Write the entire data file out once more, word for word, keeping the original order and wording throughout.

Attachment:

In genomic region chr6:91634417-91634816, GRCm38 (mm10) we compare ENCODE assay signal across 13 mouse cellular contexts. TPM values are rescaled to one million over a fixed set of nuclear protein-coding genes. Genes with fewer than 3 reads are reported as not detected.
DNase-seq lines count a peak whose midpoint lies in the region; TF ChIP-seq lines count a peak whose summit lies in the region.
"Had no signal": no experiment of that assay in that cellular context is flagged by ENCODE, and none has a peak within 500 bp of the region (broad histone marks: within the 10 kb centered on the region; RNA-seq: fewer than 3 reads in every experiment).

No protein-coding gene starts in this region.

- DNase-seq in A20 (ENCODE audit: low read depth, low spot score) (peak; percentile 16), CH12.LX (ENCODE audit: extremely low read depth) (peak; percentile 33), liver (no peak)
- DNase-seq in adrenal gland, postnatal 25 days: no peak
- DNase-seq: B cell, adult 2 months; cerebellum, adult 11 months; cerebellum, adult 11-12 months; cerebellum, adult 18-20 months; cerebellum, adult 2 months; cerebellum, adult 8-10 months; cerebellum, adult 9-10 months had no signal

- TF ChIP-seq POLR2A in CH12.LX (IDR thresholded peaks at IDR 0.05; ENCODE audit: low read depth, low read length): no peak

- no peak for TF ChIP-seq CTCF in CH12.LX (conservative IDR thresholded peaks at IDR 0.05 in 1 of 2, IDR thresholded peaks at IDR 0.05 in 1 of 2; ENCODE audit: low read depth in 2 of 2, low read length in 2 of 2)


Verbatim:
In genomic region chr6:91634417-91634816, GRCm38 (mm10) we compare ENCODE assay signal across 13 mouse cellular contexts. TPM values are rescaled to one million over a fixed set of nuclear protein-coding genes. Genes with fewer than 3 reads are reported as not detected.
DNase-seq lines count a peak whose midpoint lies in the region; TF ChIP-seq lines count a peak whose summit lies in the region.
"Had no signal": no experiment of that assay in that cellular context is flagged by ENCODE, and none has a peak within 500 bp of the region (broad histone marks: within the 10 kb centered on the region; RNA-seq: fewer than 3 reads in every experiment).

No protein-coding gene starts in this region.

- DNase-seq in A20 (ENCODE audit: low read depth, low spot score) (peak; percentile 16), CH12.LX (ENCODE audit: extremely low read depth) (peak; percentile 33), liver (no peak)
- DNase-seq in adrenal gland, postnatal 25 days: no peak
- DNase-seq: B cell, adult 2 months; cerebellum, adult 11 months; cerebellum, adult 11-12 months; cerebellum, adult 18-20 months; cerebellum, adult 2 months; cerebellum, adult 8-10 months; cerebellum, adult 9-10 months had no signal

- TF ChIP-seq POLR2A in CH12.LX (IDR thresholded peaks at IDR 0.05; ENCODE audit: low read depth, low read length): no peak

- no peak for TF ChIP-seq CTCF in CH12.LX (conservative IDR thresholded peaks at IDR 0.05 in 1 of 2, IDR thresholded peaks at IDR 0.05 in 1 of 2; ENCODE audit: low read depth in 2 of 2, low read length in 2 of 2)